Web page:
The 700 Club with Pat Robertson


David Cook: Golf's Sacred Journey

By Tim Branson
The 700 Club - Utopia is a peaceful, out-of-the way town in the west Texas hill country.  If you’ve never heard of Utopia, you’re not alone. The town is the setting for the new film, Seven Days in Utopia.  It’s based on the bestselling novel, Golf’s Sacred Journey, by noted performance coach, Dr. David Cook. It stems from his 25 plus years experience as a sports psychologist.

“The story starts with a failure, with a meltdown. This young man who is an aspiring, mini tour professional golfer in San Antonio, Texas, has the meltdown of the century. He just has to leave the scene of the accident. He begins to drive out of the town, frustrated, upset, knowing he’s going to be the butt end of a bunch of jokes for the rest of his life.”

That’s when the golfer, played by Lucas Black, finds his way to Utopia. He meets a rancher named Johnny, played by Robert Duvall. It turns out the old cowboy knows a thing or two about golf, and offers the young man a challenge, to spend seven days in Utopia and he will find his game. So for the next week Johnny uses some unconventional methods to teach him the essence of the game.

“Johnny understands the kid doesn’t have a performance problem. He’s got a heart problem. Johnny uses all sorts of things around this little community of Utopia to draw some of the truths of the game out for him.”

It’s then, that Johnny reveals the core of his teaching.

“He teaches the kid there are three key elements in performance. Number one, you have to see what you want to have happen. Number two, you have to feel or have a strategy that goes with that. Third is to trust yourself as you perform that. So it’s a simple see it, feel it, trust it strategy that gets the mind off all the negative things and all the things that could go wrong, and focuses them on what is it that you are trying to accomplish.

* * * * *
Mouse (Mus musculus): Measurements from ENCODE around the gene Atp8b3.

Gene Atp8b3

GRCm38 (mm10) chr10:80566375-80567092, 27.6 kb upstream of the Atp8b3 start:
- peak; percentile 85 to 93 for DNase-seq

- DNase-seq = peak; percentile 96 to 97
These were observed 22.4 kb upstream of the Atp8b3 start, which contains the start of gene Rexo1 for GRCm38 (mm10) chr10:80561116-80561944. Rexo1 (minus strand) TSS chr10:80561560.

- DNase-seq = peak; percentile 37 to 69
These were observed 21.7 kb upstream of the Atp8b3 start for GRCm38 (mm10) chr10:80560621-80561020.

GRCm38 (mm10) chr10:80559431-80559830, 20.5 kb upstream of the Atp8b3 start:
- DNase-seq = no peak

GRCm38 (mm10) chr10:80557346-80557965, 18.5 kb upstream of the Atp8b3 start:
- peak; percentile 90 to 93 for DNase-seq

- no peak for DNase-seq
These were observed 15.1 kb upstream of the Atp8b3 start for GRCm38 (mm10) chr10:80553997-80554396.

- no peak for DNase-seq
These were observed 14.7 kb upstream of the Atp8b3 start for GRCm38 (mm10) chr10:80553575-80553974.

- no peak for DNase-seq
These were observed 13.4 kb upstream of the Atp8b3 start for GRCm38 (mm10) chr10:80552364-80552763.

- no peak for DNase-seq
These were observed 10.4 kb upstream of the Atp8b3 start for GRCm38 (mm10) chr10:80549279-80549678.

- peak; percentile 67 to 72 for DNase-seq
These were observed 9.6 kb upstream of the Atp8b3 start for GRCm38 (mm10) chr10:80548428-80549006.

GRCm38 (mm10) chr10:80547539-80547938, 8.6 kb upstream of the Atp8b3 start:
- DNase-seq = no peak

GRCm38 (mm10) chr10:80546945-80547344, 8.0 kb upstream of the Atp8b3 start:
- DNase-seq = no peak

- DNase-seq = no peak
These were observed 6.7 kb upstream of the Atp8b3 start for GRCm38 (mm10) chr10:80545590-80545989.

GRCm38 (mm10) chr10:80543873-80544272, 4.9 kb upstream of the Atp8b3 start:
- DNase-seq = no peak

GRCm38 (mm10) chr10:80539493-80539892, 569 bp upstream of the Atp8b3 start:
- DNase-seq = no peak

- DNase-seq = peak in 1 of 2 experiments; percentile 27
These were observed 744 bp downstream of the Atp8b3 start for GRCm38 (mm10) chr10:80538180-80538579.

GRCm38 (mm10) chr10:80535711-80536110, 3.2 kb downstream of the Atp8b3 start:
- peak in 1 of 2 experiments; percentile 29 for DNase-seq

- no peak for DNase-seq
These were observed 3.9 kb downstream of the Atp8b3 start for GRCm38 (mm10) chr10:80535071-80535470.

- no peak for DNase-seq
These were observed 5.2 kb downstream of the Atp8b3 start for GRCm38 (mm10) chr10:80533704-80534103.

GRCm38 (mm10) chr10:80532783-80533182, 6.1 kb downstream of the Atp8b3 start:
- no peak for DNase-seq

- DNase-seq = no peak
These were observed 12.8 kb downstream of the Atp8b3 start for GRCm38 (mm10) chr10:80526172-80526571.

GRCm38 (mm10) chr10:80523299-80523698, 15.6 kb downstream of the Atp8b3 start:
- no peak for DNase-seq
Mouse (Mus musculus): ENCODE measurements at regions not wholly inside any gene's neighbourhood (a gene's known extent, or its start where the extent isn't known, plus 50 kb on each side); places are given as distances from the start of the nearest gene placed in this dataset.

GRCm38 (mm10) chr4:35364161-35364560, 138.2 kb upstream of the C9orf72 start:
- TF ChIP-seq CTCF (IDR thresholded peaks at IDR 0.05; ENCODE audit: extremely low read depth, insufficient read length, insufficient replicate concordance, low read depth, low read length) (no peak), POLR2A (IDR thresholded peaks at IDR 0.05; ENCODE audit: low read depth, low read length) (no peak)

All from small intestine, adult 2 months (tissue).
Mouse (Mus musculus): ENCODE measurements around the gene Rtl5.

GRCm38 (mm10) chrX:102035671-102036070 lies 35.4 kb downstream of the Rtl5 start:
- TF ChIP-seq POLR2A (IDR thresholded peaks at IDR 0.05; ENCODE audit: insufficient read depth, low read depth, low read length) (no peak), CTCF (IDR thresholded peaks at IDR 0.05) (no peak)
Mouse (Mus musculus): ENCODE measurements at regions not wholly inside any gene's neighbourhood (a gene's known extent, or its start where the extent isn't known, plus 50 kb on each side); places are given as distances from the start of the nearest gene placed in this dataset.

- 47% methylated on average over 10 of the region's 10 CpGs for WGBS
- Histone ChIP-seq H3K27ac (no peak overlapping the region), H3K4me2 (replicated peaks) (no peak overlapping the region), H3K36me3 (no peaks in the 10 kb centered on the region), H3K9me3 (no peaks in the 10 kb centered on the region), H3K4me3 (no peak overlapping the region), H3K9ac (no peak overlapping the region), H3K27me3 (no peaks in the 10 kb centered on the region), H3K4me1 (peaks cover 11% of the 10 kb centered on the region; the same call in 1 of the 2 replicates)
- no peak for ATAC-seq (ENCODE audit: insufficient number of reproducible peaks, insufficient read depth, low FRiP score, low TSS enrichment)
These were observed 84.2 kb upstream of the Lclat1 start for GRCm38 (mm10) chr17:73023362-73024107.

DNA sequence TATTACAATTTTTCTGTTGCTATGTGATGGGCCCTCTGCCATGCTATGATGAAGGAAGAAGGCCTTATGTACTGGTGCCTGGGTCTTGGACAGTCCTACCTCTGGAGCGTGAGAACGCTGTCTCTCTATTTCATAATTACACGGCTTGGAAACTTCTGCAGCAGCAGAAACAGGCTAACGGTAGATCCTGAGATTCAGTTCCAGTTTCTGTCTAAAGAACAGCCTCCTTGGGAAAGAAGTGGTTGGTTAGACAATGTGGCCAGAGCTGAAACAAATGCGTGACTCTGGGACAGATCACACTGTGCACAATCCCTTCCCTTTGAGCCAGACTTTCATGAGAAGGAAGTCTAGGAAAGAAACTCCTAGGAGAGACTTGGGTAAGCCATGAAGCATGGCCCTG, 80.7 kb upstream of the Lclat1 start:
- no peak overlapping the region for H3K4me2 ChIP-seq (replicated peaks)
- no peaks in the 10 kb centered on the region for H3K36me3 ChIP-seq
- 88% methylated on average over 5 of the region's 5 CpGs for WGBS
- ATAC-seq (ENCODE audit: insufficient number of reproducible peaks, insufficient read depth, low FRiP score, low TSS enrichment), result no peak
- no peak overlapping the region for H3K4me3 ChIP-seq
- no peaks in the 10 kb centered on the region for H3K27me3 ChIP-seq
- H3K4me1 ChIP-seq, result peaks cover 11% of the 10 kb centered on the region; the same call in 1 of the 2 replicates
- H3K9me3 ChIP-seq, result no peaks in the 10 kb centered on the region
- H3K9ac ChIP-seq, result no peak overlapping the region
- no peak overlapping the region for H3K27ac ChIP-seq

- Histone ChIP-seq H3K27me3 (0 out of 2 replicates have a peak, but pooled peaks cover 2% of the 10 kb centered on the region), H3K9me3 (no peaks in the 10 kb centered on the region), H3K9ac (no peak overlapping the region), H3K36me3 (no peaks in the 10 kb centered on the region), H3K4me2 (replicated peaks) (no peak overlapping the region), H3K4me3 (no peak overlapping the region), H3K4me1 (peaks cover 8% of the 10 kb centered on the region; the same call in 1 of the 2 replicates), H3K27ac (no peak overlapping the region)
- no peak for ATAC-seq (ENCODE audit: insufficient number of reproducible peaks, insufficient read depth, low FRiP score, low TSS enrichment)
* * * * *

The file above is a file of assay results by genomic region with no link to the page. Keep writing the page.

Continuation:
David gives a demonstration on how ‘See, Feel, Trust’ works. “See that shot. We are going to feel that shot, we’re going to trust it instead of seeing the problem.

This book is not about golf, it’s about performance in life and what that means to God and how God can be honored through our performance.”

At the end of the seven-day journey Johnny brings the golfer to the Waresville Cemetery. It’s here where he teaches him the most important lesson of all.

First, he had to learn to get rid of the baggage he was carrying. “The golfer’s bringing baggage. He’s bringing lies with him, lies that say, ‘Your self worth is based on the score that you shoot.’ Which is like many men in our culture that our worth, our value, our identity, is based on how we perform in life. That’s the wrong scoreboard. God has a totally different scoreboard. ‘You are My child. The score at end of game is Jesus wins. And you are a player in the game.’”

With a renewed passion and sense of purpose, the golfer enters the next PGA tournament and, well, you’ll have to see for yourself.  In the meantime, you should know that ‘See, Feel, Trust’, is much more than just a strategy for good performance.

“The See, Feel, Trust becomes ‘See His face, Feel His presence, and Trust His love.’  If we could walk every moment of our life seeing the face of Christ, feeling the presence of Jesus, and trusting His love moment by moment knowing that the God of the universe that’s called us into being, is with us and walking with us?  Oh my gracious.”

  • Translate
  • Print Page

Are you seeking answers in life? Are you hurting?
Are you facing a difficult situation?

A caring friend will be there to pray with you in your time of need.